On March 28, 2014, the Government of Canada proposed the most substantial changes to Canada’s Trade-marks Act since the existing legislation came into force in the 1950s. The most significant of these proposed changes will be the elimination of the requirement that a mark be used in Canada or abroad before registration. Many of the other proposed changes will make Canadian trade-mark law and practice more consistent with the laws in many other countries, and will allow Canada to accede to certain international treaties relating to trade-marks.

The proposed changes to the Trade-marks Act are subsumed in an omnibus budget implementation bill, theEconomic Action Plan 2014 Act, No. 1 or Bill C-31, which proposes changes to over 60 Canadian statutes. The placing of the proposed changes to Canada’s trade-mark laws in a budget bill suggests that the Canadian government is committed to its rapid passage into law.

Bill C-31 is not the only set of proposed amendments to the Trade-marks Act. Last October, the Canadian government introduced Bill C-8, the Combating Counterfeit Products Act, which primarily dealt with measures to curtail commercial activity involving counterfeit goods and proposed updates to certain aspects of the Trade-marks Act unrelated to counterfeiting. Bill C-31 repeats many of the non-counterfeit-related changes in Bill C-8 and introduces several other important changes to trade-marks law and practice.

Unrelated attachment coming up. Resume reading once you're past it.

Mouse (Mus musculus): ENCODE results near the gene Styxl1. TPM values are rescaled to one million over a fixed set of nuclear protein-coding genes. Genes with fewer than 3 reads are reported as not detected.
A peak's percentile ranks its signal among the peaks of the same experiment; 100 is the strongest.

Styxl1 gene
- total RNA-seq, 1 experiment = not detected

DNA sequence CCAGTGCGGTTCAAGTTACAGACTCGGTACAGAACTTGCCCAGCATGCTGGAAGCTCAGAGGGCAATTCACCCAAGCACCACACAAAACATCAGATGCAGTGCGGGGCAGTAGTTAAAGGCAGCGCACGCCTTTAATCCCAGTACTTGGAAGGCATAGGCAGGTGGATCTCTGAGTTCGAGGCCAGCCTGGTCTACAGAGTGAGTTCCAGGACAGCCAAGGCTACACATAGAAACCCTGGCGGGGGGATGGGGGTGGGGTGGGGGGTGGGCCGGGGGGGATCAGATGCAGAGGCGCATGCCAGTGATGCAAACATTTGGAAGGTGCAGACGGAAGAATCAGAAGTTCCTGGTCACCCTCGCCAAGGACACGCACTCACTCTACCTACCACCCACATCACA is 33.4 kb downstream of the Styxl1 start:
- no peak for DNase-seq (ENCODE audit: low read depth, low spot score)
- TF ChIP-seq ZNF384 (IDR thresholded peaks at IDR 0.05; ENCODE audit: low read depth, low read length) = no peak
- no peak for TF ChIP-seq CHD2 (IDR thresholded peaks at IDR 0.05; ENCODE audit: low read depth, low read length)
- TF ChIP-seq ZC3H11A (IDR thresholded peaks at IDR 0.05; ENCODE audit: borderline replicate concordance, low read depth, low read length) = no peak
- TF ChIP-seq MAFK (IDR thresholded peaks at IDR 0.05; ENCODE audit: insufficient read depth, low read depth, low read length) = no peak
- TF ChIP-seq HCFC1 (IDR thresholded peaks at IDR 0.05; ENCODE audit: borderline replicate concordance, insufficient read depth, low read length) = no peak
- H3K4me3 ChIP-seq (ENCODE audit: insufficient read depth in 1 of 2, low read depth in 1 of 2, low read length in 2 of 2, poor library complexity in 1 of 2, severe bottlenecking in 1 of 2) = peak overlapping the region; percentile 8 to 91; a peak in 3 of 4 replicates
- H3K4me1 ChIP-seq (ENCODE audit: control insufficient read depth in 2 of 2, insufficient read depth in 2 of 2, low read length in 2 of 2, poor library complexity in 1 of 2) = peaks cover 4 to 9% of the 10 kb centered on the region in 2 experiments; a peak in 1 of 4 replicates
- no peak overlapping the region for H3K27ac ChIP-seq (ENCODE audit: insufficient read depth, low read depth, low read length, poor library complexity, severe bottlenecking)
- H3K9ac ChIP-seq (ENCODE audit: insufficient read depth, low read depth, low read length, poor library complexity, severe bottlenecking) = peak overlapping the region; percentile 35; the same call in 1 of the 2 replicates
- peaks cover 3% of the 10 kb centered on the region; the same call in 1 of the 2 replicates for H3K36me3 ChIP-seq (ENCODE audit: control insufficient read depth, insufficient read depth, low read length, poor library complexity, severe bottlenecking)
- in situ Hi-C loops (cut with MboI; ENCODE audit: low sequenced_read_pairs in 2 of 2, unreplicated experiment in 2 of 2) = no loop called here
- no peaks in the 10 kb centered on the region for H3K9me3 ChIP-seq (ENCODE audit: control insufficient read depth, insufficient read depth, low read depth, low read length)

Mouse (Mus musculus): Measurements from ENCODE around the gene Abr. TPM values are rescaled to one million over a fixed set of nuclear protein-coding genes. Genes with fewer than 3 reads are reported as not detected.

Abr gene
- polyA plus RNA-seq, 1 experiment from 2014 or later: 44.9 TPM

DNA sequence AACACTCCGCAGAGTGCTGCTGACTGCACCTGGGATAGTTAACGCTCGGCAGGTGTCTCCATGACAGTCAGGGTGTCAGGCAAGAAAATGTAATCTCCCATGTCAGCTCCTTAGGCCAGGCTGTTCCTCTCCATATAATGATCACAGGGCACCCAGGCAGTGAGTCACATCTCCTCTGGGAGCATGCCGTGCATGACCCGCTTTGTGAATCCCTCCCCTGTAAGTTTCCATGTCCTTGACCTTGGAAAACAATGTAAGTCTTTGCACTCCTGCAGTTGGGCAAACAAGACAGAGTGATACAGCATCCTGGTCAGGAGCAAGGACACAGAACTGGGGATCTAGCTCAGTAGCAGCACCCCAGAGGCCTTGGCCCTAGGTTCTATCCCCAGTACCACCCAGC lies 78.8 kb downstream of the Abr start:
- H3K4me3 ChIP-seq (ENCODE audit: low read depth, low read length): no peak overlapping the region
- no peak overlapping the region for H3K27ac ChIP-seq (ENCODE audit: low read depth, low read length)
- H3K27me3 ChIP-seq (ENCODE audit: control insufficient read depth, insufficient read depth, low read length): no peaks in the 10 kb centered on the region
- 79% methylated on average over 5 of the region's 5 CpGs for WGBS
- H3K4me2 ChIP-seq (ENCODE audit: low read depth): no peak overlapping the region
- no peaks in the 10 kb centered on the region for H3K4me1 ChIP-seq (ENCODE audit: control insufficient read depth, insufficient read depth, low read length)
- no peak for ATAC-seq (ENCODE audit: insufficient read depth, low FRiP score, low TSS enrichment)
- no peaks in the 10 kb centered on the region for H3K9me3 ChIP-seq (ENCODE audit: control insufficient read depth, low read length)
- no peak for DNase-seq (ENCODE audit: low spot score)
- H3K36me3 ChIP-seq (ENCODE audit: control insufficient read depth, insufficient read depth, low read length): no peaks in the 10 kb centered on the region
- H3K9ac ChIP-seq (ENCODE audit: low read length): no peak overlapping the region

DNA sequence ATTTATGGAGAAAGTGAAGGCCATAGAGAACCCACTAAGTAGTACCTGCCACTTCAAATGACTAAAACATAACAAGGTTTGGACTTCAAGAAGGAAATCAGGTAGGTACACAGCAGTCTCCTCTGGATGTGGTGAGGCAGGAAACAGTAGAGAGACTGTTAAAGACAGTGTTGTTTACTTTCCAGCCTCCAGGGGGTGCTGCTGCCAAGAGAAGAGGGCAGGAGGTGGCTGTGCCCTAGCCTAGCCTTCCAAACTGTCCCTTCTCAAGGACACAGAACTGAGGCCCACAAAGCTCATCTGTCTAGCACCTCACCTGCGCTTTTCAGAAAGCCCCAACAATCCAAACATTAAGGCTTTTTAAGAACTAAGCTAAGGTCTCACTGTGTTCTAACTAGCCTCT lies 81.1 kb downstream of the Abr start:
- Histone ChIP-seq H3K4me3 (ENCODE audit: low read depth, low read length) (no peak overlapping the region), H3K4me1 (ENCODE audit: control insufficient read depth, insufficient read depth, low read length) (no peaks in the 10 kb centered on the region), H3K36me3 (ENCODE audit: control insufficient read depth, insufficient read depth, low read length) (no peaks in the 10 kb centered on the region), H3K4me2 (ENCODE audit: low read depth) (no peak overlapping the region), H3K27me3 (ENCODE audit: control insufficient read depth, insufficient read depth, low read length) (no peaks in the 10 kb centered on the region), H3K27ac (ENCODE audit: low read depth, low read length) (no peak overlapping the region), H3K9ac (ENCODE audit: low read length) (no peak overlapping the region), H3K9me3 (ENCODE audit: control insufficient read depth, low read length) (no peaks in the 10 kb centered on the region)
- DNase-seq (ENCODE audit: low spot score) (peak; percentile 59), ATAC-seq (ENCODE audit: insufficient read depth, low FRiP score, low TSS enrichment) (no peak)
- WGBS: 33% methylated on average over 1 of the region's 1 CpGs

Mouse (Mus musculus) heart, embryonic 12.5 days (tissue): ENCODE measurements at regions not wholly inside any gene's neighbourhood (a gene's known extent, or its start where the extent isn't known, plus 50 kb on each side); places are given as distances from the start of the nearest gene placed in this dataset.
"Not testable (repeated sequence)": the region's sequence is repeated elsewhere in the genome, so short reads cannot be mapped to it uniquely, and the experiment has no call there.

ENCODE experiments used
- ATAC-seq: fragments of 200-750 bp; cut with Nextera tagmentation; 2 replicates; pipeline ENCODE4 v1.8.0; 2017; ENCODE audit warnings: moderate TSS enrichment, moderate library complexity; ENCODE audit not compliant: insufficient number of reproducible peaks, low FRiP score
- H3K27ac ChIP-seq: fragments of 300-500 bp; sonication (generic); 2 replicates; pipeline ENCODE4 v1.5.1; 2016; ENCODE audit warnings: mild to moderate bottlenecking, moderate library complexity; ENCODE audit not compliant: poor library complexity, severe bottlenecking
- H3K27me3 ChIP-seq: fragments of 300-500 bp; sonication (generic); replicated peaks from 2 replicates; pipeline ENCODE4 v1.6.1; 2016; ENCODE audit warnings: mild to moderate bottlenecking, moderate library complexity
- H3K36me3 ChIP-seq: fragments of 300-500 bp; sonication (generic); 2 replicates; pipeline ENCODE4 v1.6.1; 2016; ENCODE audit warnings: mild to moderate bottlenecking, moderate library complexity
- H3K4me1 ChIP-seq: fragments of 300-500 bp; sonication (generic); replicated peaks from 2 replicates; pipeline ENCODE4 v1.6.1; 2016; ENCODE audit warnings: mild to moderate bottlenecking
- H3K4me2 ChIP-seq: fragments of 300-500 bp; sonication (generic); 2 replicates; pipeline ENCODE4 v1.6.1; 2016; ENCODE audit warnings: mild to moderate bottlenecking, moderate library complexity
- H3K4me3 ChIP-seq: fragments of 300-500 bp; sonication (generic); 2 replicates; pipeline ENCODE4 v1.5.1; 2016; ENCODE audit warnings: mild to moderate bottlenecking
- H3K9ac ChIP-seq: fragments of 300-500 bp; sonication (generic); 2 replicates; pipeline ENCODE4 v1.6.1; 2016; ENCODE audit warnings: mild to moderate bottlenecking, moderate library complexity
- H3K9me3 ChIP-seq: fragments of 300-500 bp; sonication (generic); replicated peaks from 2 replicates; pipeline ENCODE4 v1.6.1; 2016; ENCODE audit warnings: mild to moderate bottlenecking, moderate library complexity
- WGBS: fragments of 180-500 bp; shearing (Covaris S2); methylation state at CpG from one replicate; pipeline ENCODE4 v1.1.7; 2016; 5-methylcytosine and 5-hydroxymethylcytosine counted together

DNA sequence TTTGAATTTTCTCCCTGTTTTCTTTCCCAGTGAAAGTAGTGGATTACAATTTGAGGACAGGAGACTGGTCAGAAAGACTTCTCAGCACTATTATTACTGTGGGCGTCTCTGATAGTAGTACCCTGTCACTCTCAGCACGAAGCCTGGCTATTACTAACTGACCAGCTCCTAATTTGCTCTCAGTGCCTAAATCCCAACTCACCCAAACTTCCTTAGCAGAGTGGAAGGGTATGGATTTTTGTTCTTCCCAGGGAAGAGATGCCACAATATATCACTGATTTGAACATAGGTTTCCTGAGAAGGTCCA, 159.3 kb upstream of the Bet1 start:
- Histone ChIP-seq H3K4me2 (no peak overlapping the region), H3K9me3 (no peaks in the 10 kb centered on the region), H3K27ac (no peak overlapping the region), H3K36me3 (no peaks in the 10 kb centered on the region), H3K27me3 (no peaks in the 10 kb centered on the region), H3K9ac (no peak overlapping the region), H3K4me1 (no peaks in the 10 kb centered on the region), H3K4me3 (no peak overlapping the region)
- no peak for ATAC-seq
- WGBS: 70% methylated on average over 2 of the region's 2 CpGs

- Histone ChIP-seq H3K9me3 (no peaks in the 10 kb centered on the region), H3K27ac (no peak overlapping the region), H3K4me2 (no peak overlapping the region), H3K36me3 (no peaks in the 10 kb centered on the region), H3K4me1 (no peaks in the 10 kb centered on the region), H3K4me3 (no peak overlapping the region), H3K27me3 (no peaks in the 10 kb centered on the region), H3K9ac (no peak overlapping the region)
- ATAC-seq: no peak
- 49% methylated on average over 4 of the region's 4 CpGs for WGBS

Under the changes proposed by Bill C-31, at the time of filing applicants will no longer be required to specify grounds for filing, such as use in Canada, proposed use in Canada, or use and registration abroad. Instead, an applicant will be able to file an application and obtain a registration as long as it is using or proposing to use a mark and is entitled to use the mark in Canada. No date of first use will be required and the applicant will never have to actually use the mark before securing the registration. This change is certainly notable since use has been the cornerstone for trade-mark rights in Canada for well over 100 years. Canada is not required to eliminate the use requirement in order to comply with the international treaties, including the Madrid Protocol. The proposed removal of the requirement for use of the trade-mark prior to registration in Canada is likely to have numerous effects.